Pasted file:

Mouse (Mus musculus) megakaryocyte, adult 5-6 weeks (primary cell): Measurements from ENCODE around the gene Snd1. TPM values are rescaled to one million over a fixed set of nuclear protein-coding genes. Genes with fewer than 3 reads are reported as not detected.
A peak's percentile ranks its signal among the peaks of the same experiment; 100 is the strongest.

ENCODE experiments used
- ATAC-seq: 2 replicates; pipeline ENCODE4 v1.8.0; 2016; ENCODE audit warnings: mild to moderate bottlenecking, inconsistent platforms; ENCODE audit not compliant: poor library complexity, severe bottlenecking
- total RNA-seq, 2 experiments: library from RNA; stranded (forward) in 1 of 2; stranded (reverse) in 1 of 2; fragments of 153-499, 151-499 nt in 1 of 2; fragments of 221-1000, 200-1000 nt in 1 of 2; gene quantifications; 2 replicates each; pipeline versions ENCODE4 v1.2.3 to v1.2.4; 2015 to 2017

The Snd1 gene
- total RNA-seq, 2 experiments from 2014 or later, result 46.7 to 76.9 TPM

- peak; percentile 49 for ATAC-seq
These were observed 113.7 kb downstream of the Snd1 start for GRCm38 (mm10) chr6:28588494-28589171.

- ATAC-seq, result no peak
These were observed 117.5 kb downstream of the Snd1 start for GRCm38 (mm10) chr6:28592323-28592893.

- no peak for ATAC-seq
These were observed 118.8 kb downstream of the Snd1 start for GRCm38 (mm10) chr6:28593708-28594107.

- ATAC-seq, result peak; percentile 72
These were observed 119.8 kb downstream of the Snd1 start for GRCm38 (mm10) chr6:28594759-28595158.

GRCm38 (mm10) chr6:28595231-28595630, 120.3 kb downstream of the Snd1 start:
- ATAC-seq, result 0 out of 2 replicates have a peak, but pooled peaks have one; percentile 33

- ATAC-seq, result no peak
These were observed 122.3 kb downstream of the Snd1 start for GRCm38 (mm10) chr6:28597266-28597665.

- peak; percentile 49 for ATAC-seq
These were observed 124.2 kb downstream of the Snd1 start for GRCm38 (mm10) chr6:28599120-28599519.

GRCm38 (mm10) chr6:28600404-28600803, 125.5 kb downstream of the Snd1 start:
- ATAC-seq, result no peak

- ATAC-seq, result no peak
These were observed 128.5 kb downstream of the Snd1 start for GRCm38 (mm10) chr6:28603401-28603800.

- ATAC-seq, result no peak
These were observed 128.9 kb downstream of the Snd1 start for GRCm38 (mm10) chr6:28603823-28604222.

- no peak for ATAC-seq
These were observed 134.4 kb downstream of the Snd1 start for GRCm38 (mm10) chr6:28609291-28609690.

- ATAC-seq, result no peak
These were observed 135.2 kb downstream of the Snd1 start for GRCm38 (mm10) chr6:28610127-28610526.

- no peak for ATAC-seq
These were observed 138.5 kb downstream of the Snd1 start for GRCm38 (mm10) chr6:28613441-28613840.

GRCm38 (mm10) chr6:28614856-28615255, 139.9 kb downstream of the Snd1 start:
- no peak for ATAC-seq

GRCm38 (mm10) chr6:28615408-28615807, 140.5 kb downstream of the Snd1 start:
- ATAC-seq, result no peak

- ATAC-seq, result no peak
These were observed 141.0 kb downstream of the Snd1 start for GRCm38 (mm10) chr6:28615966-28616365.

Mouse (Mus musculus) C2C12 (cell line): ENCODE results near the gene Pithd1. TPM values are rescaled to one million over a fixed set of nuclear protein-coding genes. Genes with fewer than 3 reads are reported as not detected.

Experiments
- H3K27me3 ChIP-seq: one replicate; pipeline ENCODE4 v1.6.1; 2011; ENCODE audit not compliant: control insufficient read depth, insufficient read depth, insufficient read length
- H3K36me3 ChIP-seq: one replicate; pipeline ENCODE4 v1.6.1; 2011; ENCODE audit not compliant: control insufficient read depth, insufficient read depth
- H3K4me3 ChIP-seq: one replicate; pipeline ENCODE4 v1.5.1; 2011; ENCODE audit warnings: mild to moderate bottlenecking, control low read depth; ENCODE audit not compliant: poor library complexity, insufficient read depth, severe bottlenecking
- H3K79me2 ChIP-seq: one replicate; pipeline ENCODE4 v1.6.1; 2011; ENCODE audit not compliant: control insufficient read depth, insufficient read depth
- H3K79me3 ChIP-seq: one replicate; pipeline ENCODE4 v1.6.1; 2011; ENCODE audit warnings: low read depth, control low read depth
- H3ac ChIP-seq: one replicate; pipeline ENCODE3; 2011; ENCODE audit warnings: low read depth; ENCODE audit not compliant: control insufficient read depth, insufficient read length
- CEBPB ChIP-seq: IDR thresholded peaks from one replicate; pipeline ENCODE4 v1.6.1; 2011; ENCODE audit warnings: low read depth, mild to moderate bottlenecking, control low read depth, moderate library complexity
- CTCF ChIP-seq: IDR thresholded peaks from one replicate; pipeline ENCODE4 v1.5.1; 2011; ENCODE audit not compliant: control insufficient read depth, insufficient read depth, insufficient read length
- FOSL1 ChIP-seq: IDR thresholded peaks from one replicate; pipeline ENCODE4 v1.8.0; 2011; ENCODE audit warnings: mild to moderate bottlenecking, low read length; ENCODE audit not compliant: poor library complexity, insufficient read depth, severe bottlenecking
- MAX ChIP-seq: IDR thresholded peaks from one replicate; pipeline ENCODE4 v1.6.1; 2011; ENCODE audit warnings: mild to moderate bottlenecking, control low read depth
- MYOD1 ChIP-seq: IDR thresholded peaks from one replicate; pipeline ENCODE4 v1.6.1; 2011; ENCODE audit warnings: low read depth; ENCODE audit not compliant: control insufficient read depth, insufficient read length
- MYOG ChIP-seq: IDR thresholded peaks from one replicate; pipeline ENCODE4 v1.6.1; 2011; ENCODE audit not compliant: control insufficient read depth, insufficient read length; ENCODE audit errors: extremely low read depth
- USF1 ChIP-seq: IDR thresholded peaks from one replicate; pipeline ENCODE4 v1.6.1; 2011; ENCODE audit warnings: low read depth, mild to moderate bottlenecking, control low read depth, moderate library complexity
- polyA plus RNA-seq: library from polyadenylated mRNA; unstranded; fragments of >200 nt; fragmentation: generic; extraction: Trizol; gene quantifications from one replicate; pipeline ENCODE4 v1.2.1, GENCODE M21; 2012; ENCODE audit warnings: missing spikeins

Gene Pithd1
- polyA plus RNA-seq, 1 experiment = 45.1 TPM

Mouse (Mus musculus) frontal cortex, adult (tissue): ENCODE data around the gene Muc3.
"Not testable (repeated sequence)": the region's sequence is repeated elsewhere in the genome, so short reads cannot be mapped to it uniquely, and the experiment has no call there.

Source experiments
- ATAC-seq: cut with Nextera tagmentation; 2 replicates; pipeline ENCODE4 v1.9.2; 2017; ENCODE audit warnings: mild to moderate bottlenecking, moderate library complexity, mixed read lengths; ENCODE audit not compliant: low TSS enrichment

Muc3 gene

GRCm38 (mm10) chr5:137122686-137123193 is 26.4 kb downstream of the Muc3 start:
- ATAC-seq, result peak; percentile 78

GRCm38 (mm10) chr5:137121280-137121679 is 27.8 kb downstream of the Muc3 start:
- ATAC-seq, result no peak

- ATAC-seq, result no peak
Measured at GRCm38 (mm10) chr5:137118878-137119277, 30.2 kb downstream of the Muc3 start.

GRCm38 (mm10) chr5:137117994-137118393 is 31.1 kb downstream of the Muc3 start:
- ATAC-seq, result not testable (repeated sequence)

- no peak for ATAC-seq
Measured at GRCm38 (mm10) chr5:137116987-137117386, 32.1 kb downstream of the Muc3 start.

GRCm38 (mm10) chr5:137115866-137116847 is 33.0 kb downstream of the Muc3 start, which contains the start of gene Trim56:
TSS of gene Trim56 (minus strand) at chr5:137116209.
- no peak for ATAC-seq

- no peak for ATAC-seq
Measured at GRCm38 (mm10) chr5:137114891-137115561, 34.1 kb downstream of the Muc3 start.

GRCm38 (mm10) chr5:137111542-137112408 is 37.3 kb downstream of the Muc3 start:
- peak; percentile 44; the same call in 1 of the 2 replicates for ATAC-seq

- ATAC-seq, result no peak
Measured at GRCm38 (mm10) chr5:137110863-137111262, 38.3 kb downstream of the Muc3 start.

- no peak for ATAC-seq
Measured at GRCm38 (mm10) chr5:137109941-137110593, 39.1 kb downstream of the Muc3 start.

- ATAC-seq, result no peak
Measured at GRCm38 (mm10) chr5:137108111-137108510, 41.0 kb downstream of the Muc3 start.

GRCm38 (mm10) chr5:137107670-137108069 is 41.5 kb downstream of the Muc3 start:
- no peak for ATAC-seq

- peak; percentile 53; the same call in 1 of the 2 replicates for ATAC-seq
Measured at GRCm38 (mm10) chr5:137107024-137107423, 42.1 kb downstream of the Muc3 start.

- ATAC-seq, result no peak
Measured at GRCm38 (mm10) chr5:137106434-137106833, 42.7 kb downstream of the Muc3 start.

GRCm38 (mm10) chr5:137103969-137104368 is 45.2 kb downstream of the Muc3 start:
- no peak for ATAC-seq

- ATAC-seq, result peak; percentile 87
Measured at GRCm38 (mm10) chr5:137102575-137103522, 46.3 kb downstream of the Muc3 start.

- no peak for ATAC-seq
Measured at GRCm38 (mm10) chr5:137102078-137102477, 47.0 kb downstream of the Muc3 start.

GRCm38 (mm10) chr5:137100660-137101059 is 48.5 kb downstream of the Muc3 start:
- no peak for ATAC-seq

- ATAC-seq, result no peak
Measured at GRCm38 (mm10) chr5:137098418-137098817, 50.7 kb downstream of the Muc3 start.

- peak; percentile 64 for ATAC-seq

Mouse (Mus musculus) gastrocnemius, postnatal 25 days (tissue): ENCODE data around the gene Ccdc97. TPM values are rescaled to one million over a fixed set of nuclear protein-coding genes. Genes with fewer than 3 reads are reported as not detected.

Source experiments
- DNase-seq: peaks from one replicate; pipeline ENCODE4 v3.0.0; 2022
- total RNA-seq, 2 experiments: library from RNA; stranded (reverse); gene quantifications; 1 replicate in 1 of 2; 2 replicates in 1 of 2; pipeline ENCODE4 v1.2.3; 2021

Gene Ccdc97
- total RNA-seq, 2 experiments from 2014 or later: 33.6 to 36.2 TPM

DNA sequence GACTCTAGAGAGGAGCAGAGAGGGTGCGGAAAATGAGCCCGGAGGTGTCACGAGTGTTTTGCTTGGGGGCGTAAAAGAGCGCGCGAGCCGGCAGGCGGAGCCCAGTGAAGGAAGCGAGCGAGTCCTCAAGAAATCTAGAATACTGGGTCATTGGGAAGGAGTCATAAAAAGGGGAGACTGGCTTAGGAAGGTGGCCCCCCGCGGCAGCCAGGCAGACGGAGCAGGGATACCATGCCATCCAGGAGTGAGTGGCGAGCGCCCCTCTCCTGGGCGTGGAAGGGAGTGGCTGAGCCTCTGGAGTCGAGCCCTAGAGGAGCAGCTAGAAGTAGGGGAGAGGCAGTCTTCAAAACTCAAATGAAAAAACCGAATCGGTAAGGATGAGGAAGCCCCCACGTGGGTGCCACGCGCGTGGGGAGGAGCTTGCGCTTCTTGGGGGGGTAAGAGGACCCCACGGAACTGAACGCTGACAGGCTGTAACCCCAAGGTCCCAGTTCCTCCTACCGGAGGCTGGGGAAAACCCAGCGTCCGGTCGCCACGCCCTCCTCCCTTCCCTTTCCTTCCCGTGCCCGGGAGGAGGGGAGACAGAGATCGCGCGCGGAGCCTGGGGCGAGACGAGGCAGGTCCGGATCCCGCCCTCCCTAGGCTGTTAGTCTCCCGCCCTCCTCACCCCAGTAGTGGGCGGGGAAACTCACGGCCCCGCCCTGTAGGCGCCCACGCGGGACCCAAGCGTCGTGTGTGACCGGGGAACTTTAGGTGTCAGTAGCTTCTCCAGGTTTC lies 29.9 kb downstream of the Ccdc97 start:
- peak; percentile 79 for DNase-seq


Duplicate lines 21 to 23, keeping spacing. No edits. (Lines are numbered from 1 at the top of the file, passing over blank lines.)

These were observed 124.2 kb downstream of the Snd1 start for GRCm38 (mm10) chr6:28599120-28599519.

GRCm38 (mm10) chr6:28600404-28600803, 125.5 kb downstream of the Snd1 start:
- ATAC-seq, result no peak